Photo: 123rf

Obsessive Compulsive Disorder (OCD) is one of the most common mental health issues faced by Singaporeans, according to a study conducted by the Institute of Mental Health in 2010. In fact, one in 33 Singaporeans are affected by OCD in their lifetime. People with OCD tend to fear contamination and diseases. They also suffer from irrational fears and feel a need for routines, symmetry and patterns.

Unfortunately, OCD is often dismissed as a personality quirk when, in fact, it is a severely debilitating illness, marked by obsessions – unwanted, persistent urges that trigger intense distress. Dr Jeanie Chu, Clinical Psychologist at The Resilienz Clinic, adds that it’s especially important to realise that obsessions aren’t always physical, such as cleaning rituals or setting things in perfect order. Instead, they can be “thoughts zipping through the mind, which we cannot see”.

OCD causes the mind to revolve around certain themes, with the dread of contamination and disease taking top spot. Irrational fears of harm – “did I switch the stove off?” – are another. An urgent need for symmetry and patterns is famously documented in the life of Japanese artist Yayoi Kusama, who uses repetitive visuals to “obliterate” the hallucinations in her head.

 

Photo: 123rf

Yayoi Kasuma’s famed art is an outlet for her OCD.

When does a seemingly innocent habit of double checking things (did you send that text to the right person?) become an indicator of OCD? Frances Yeo, Consultant Psychologist at Thomson Medical Centre says the difference is that with normal day-to-day  habits, “…people do not feel anxious once they’re completed. Compulsions, however, are repetitive behaviours that arise to get rid of said obsessions or to reduce anxiety.”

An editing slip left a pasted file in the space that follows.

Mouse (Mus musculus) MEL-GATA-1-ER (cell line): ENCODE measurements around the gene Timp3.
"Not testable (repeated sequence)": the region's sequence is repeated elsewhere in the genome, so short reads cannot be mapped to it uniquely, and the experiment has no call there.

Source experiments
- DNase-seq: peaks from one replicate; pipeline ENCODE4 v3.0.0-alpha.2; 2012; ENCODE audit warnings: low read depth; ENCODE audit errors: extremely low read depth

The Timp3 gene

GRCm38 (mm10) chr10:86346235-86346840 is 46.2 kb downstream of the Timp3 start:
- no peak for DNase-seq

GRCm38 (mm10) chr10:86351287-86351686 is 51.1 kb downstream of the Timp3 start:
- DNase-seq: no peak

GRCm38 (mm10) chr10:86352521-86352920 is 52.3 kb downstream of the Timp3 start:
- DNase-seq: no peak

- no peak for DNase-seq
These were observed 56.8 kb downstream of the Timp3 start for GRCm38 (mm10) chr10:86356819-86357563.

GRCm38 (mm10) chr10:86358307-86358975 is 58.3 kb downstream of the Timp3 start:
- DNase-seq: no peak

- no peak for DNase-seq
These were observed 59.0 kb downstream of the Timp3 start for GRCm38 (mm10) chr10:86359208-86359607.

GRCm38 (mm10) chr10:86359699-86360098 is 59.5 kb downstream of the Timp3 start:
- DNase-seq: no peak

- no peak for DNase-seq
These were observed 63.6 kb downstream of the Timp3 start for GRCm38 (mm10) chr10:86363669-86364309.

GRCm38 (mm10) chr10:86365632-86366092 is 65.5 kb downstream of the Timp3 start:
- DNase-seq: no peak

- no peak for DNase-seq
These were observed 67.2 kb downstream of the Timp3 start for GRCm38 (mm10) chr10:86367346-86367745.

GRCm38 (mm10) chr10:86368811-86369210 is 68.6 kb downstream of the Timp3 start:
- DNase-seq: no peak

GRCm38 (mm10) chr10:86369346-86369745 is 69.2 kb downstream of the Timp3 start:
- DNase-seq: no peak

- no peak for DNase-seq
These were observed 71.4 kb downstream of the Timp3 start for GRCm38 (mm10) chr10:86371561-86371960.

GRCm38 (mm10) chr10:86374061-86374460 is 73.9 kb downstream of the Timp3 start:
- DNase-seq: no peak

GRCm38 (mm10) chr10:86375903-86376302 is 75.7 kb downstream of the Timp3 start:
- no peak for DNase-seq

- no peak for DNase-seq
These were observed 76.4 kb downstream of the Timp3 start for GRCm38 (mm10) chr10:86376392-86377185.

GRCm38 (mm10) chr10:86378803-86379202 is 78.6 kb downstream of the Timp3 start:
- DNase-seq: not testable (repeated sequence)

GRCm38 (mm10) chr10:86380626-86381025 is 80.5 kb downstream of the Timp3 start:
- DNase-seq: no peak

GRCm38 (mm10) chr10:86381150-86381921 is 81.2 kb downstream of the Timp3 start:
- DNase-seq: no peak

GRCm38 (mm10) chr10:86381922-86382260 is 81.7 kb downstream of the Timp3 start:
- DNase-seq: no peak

ALSO READ: It's Not Just #FOMO...Social Media Can Actually Make You Depressed

 

Personal story:

For 10 years, starting in her late 20s, Charlotte* refrained from going out whenever possible. Each time she left the house, she would feel “contaminated” and the need to wipe down the house on her return. This would take at least seven hours. Her family would obey her OCD requests – walking where she said they could, or washing their hair at her request. But says Dr Jeanie, “People don’t realise that engaging in compulsive actions on behalf of the sufferers creates a co-dependent relationship, which fuels the obsessive compulsive disorder.”

Charlotte had to take baby steps to conquer OCD. She practised leaving the house or going out with her mother, and while she sometimes still feels “dirty” from being outside, she also feels empowered. She now works part-time at a jewellery shop and volunteers as a Peer Support Specialist at IMH.

If you suspect a friend could be suffering, here are a few things you can do: Listen closely to their feelings and try not to give solutions. Instead gently advise them to get help early, and be supportive. Check in on them when possible, to see how they are coping.

ALSO READ: True Story: How I Learnt to Live with Anxiety and Overcame Panic Attacks

 

These helplines are available in Singapore:

  • Mental Health Helpline: 6389 2222
  • Singapore Association for Mental Health: 1800-283-7019
  • Samaritans of Singapore (SOS): 1800-221-4444
  • Silver Ribbon: 63861928, 67424190, 63853714

This story was originally published on Cleo.com.sg